@Generic__CollectionView;cs=default;ts=default

Broetling is a servant or an employee, somebody who obtains his bread
(Brot) >from his employer (Brotherr).

In the Leutershausen Matrikel, my G-g-grandfather Aron ROSENFELD is
listed as a "Broedling der Gemeinde" (Employee of the Kehillah).

Actually, he was the Chairman of the Kehillah. Another "Broedling" was
the teacher and cantor Loew Samuel SUTRO.

Andreas Schwab, Montreal, Canada <andreas.schwab@...>


Re: BASCH #germany

Ury Link
 

Dear Genners,
Iets van Straten give in his book "Jewish Surnames in Amsterdam", Bennekom
2002 on page 157 the name of a family with the acronym name B"Sj (Bet - Shin)
what is Brile Slijper waht mean a optician. Also he said that it can be
Brile Socher what mean some one who deal in glasses.

Paul Levy in his book "Les noms des Israelites en France", Paris 1960 on page 106
give his explanation to the name BASCH as a name that is comparble with the name
BASS . Under the name BASS he said that this name is comparble with (BASCH),
CANTOR and SINGER.

Eliezer Rabinowich in his article in "Reshumot" (a chronicle ) , Devir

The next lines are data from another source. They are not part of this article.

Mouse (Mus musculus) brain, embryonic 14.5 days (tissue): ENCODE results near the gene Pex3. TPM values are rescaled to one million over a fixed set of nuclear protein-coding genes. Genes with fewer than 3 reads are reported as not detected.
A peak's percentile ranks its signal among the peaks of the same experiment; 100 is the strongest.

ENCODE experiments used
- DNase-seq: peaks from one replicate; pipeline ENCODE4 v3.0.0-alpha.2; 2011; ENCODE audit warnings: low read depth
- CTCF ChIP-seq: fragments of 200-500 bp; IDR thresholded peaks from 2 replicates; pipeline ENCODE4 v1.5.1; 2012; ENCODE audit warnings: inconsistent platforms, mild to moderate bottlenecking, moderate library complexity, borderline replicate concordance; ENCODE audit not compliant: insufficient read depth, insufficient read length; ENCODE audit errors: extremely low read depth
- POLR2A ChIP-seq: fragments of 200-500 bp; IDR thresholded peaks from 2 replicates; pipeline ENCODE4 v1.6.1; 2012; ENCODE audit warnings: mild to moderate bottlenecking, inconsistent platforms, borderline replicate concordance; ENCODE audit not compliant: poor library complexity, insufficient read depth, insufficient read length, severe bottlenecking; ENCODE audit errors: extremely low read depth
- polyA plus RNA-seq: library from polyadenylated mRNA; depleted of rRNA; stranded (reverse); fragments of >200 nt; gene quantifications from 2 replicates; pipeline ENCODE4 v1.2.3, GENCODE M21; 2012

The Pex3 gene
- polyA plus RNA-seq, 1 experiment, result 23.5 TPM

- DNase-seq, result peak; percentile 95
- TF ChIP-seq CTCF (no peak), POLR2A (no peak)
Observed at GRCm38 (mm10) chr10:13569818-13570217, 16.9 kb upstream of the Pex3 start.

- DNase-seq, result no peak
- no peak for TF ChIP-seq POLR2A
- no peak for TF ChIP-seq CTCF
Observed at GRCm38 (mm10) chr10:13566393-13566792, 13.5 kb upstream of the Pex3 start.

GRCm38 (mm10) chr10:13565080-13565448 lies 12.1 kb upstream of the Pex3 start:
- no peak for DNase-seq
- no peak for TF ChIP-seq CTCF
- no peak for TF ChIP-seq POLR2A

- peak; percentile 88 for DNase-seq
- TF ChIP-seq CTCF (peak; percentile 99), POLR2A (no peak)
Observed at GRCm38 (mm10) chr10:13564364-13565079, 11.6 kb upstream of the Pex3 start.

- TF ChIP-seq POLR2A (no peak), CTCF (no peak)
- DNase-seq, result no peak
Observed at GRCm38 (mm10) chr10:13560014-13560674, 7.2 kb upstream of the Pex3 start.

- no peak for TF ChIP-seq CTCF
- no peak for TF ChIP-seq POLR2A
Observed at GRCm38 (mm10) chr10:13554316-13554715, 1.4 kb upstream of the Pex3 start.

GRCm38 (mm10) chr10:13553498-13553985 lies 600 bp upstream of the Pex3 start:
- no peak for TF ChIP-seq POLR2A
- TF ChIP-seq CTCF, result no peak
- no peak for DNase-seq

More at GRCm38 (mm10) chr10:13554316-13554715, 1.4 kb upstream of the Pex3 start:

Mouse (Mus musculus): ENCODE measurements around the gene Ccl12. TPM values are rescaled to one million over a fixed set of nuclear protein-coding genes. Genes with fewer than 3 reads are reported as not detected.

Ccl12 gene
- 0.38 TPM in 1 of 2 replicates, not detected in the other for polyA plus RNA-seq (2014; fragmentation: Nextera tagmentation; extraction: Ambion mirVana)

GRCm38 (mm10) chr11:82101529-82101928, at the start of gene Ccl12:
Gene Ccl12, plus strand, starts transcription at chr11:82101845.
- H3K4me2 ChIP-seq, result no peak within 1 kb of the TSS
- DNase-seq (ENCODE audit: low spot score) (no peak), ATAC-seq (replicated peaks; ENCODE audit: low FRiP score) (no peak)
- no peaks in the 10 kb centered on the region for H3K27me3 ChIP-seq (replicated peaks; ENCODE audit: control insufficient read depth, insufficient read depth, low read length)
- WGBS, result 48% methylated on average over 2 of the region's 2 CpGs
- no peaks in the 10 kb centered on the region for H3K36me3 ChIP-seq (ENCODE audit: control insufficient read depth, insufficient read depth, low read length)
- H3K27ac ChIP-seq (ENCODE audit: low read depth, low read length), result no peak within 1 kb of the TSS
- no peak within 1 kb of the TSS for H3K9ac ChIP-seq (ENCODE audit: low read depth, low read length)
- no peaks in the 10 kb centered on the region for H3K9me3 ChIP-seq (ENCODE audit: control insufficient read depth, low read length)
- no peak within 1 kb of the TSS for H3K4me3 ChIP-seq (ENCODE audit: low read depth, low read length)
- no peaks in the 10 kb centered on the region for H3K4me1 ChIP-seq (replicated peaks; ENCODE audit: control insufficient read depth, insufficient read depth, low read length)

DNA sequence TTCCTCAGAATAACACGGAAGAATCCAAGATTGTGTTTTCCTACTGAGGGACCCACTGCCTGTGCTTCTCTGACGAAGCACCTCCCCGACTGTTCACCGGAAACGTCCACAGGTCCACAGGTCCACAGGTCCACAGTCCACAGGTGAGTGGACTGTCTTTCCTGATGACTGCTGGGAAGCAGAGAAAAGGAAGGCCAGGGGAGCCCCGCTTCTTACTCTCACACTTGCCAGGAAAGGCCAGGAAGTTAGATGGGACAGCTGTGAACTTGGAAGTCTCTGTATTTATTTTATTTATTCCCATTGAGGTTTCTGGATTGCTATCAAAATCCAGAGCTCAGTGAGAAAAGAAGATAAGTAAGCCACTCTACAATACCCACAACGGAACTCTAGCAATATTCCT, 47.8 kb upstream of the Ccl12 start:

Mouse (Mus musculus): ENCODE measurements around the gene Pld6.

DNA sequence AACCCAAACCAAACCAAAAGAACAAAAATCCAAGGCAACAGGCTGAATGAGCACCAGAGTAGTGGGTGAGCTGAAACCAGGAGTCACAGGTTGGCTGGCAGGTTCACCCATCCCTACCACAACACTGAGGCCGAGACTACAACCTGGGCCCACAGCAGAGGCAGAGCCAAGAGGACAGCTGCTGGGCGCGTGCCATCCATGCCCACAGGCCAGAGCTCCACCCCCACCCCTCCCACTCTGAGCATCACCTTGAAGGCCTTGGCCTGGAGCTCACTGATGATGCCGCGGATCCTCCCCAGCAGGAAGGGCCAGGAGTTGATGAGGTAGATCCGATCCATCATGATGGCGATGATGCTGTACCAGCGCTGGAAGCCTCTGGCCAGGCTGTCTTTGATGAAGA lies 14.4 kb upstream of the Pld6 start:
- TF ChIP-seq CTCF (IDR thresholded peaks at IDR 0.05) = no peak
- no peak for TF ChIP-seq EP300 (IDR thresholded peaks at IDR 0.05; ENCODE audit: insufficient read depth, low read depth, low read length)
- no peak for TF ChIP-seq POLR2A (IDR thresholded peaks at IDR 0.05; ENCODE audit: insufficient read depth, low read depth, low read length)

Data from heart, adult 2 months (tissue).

publishing, Tel Aviv 1927 on page 310 give a explanation to the name BASCH
that it is a acronym of B"Sh (Bet - Shin) and it mean Bat Sheva. Bat Sheva
is a Biblicale women given name.

Meir Heilperin in his book " Ha-Notrikon, Ha-Simanim Ve-Hakinuim" Darom
publishing,Jerusalem 1930 on page 53 said the same as Rabinowich that the
name BASCH is a acronym of B"S (Bet - Shin) and it mean Bat Sheva and the
origin of this family are >from Prague. By the way, Alexander Beider in his
book "Jewish Surnames in Prague", Avotaynu 1995 on page 30 give only the
name BASS as a bass-viol or contrabass but not as BASCH.
But Mr Beider give the acronym B"S (Bet - Shin) as Bier-Schenk like the
same what Mrs. Gutman do in a letter >from today to the digest.

William Stern in "Udim zeitschrift der Rabbinerkonferenz in der
Bundesrepublik Deutschland", Frankfurt am Main 1973 on page 132 give the
explanation that the family name BASCH is a acronym of B"S (Bet - Shin) and
it mean Ben Shimeon or BRASCH = Ben Rabi Shimeon.

I think that it is enough explanation for the name BASCH as a acronym. We can get
more explanation for the acronym B"S like Ben Shemuel, Ben Shabtai, Ben Shimson,
Ben Shlomo etc.......

My favorite explanation is that BASCH is a cantor, but this is only my opinion.
All the books that I mentioned are in my home so I have the information directly
from the books. Best regards.
Ury Link Amsterdam Holland


German SIG #Germany Re: BASCH #germany

Ury Link
 

Dear Genners,
Iets van Straten give in his book "Jewish Surnames in Amsterdam", Bennekom
2002 on page 157 the name of a family with the acronym name B"Sj (Bet - Shin)
what is Brile Slijper waht mean a optician. Also he said that it can be
Brile Socher what mean some one who deal in glasses.

Paul Levy in his book "Les noms des Israelites en France", Paris 1960 on page 106
give his explanation to the name BASCH as a name that is comparble with the name
BASS . Under the name BASS he said that this name is comparble with (BASCH),